Katie Browne's Dissertation Defense
Title: Advancing Equity in International Climate Finance: New Approaches to Informal Institutions and Power
Chair: Maria Carmen Lemos
Date: April 30th, 3-4pm
Access: https://umich.zoom.us/j/99227613776 (passcode: 237399)
Abstract: The negative impacts of climate change are particularly damaging for communities in low- and middle-income countries that have fewer resources available for adaptation. Grounded in principles of equity and restitution, international climate finance has tremendous potential to enable adaptation among the most vulnerable. High-income countries have pledged $100 billion USD annually to support efforts to mitigate climate change and cope with its impacts. Concern is growing, however, that international support for adaptation is not reaching communities that need it most. Recent studies have shown that many international interventions fail to recognize the social and political underpinnings of climate vulnerability and can actually increase inequality. Many have pointed to informal and entrenched systems of unequal power, like clientelism and patrimonialism, as key obstacles to more equitable adaptation. Such informal institutions – unwritten codes and conventions that shape behavior – have long been seen by international actors as obstacles to equality.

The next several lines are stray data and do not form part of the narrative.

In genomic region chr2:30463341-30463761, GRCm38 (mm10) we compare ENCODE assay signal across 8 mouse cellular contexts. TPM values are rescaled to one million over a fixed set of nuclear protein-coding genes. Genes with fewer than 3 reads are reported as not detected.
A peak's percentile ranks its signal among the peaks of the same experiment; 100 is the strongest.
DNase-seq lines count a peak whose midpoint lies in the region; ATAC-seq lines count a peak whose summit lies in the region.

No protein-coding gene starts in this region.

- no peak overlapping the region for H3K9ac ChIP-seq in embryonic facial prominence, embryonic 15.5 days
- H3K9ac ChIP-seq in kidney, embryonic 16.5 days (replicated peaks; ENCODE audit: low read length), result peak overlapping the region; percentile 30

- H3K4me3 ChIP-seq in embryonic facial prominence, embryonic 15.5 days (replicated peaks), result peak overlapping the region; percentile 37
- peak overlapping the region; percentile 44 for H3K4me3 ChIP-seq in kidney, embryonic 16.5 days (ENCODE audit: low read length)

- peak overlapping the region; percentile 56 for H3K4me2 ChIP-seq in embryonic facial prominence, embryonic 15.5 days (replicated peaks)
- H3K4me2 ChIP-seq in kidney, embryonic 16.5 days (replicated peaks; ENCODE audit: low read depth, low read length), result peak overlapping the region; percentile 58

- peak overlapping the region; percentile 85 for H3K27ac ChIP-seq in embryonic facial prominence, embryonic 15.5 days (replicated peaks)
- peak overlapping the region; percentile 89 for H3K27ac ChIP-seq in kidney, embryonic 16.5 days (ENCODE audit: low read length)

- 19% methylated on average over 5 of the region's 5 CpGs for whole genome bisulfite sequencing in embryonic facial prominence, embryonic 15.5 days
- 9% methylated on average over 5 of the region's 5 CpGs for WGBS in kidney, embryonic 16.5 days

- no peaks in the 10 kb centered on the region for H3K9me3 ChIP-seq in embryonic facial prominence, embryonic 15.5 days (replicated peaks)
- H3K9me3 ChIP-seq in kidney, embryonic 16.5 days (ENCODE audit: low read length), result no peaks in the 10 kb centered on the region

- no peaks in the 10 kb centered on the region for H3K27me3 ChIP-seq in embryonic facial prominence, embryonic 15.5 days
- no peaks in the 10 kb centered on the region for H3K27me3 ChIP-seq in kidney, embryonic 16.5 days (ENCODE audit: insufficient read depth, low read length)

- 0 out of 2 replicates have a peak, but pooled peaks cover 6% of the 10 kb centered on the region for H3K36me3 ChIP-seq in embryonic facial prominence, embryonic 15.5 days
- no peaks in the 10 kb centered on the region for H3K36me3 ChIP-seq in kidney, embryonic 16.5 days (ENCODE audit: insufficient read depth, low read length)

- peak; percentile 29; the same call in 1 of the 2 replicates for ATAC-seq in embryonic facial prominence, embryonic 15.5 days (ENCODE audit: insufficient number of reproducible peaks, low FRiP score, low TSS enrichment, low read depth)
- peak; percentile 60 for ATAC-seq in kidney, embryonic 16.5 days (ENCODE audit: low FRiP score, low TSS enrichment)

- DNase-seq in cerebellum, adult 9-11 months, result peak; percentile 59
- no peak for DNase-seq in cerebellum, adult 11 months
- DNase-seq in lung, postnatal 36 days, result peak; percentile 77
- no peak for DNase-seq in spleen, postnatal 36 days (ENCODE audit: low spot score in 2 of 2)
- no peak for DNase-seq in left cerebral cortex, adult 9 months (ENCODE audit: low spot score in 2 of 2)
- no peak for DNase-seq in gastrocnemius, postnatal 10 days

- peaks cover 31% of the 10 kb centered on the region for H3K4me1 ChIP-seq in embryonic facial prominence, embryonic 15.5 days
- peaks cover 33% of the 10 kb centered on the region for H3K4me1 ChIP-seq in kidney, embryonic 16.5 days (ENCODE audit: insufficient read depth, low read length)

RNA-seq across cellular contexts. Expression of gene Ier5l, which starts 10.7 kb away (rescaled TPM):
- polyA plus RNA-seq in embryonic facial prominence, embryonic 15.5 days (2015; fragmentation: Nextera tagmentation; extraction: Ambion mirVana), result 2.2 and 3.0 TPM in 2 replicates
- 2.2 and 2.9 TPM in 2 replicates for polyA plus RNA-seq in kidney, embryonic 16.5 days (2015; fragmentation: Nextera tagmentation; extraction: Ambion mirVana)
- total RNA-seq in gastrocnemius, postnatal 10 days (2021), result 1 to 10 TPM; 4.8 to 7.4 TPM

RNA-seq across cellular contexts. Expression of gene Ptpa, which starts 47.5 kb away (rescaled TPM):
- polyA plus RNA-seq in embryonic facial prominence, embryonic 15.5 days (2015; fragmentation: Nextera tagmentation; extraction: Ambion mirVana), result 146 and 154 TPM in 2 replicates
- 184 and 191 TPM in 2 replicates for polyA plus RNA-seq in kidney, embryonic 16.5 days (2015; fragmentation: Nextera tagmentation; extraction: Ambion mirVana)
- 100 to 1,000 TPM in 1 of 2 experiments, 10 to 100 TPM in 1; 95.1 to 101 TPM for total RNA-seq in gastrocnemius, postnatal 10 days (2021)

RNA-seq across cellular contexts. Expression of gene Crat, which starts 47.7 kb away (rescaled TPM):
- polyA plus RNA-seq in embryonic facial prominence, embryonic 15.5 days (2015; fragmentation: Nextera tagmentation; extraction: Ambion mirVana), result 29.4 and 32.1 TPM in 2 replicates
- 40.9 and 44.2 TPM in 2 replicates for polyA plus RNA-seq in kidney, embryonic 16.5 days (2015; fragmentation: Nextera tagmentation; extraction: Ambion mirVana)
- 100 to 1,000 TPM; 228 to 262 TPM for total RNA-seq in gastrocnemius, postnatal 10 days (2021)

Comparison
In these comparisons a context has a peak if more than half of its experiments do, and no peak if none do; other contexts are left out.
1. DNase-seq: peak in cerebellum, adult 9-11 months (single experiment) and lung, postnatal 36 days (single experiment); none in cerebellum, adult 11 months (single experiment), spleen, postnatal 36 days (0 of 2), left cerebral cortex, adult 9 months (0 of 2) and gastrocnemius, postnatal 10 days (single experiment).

This dissertation explores how informal institutions shape equity in internationally financed adaptation. It is comprised of three separate analyses, each one addressing informal power at a different scale. At the global level, I examine the overall architecture of climate finance, arguing that it fosters space for experimentation with new approaches to informal institutions in recipient countries. At the national level, I compare how informal institutions of clientelism and patrimonialism shape the equity of international adaptation projects targeted at vulnerable communities in Mauritius and Madagascar. Finally at the sub-national level, I measure the distributional outcomes of an adaptation project in rural Madagascar, focusing on the relationship between project participation and household political connectivity.
Overall, this dissertation illustrates how informal institutions can influence internationally financed adaptation. I argue that new approaches are needed to ensure equity, especially in targeting funding to disadvantaged and marginalized groups. I focus in particular on identifying opportunities and approaches to advance equity, especially by focusing analysis as much on positive outcomes as negative ones. Taken together, the new spaces for experimentation within the overall architecture of climate finance can combine with new implementation approaches on the ground to foster more equitable adaptation and contribute to broader efforts to transform inequitable systems long-term.